Alimony Payments Are Tax Deductible

Here’s how the IRS describes what is tax deductible when it comes to divorce or separation:

Amounts paid under divorce or separate maintenance decrees or written separation agreements entered into between you and your spouse or former spouse are considered alimony for federal tax purposes if:

  • You and your spouse or former spouse do not file a joint return with each other
  • You pay in cash (including checks or money orders)
  • The payment is received by (or on behalf of) your spouse or former spouse
  • The divorce or separate maintenance decree or written separation agreement does not say the payment is not alimony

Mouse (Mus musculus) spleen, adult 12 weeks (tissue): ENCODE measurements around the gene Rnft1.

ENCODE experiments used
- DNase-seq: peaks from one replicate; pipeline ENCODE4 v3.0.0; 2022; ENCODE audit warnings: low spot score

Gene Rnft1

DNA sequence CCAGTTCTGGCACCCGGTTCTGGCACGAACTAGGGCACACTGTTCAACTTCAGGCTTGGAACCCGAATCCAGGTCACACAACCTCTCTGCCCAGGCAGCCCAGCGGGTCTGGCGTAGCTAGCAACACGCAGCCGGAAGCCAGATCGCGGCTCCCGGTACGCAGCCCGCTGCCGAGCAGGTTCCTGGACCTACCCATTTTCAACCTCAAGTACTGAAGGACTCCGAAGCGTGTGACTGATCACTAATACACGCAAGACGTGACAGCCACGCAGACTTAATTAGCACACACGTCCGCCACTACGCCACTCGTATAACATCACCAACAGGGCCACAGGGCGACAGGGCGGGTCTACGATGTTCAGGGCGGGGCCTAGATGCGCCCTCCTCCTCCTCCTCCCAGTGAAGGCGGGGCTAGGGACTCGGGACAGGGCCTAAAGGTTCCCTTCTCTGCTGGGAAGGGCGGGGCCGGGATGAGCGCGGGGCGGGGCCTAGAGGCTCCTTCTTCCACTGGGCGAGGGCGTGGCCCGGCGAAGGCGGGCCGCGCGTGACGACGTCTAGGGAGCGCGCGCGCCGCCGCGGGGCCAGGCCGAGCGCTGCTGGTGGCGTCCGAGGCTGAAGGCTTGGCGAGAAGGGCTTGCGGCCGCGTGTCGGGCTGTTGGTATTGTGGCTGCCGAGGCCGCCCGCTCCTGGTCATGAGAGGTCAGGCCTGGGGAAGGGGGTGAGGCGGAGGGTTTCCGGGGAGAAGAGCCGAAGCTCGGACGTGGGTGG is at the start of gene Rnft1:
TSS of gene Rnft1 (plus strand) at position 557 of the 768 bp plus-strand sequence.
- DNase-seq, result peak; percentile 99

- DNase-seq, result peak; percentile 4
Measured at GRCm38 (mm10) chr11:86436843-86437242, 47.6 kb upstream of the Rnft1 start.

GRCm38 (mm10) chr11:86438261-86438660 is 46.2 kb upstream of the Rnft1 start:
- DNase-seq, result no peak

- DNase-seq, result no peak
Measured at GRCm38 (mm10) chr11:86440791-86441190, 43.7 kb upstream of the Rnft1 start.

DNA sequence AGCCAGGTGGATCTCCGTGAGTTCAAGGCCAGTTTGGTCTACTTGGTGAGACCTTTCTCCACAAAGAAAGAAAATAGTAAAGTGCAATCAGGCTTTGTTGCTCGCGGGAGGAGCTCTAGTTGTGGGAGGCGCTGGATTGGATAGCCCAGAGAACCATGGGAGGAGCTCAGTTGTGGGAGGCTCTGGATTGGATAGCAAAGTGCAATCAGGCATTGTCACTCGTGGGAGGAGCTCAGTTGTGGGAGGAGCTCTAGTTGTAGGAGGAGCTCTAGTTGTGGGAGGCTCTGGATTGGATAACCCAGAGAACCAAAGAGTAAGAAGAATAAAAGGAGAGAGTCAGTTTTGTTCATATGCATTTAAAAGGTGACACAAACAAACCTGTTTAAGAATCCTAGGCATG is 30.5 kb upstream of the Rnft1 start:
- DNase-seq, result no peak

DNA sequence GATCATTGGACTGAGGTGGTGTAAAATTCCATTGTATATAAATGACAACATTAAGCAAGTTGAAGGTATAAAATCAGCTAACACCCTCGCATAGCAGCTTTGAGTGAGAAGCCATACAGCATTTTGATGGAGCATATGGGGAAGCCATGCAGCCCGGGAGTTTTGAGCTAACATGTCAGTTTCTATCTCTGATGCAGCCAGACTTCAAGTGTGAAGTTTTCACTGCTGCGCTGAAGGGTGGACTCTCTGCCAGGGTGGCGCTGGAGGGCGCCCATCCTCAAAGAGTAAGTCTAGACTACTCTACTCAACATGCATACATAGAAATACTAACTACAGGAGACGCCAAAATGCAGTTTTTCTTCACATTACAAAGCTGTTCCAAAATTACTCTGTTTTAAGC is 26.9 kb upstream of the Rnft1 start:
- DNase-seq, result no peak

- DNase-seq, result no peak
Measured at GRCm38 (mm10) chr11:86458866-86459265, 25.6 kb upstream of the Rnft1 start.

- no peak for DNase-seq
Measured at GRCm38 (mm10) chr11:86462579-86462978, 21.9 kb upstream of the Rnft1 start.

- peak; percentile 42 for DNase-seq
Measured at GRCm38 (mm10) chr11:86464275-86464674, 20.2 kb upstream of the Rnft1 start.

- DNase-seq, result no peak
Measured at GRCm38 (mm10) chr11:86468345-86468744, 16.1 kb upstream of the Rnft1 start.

• If legally separated under a decree of divorce or separate maintenance, you and your former spouse are not members of the same household when you make the payment
  • You have no liability to make the payment (in cash or property) after the death of your spouse or former spouse, and
  • Your payment is not treated as child support or a property settlement

So as you can see, for taxpayers that are going through a divorce and have to pay alimony there is a silver lining. The payments are tax deductible.

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Author: TaxAssurances, LLC

Chex Balances is the blogsite of TaxAssurances, LLC, an independent financial services firm that provides expert advice and solutions in Accounting and Insurance. The site provides insightful and useful information around the reader's financial life. Information that helps them understand and navigate the financial details of everyday living.

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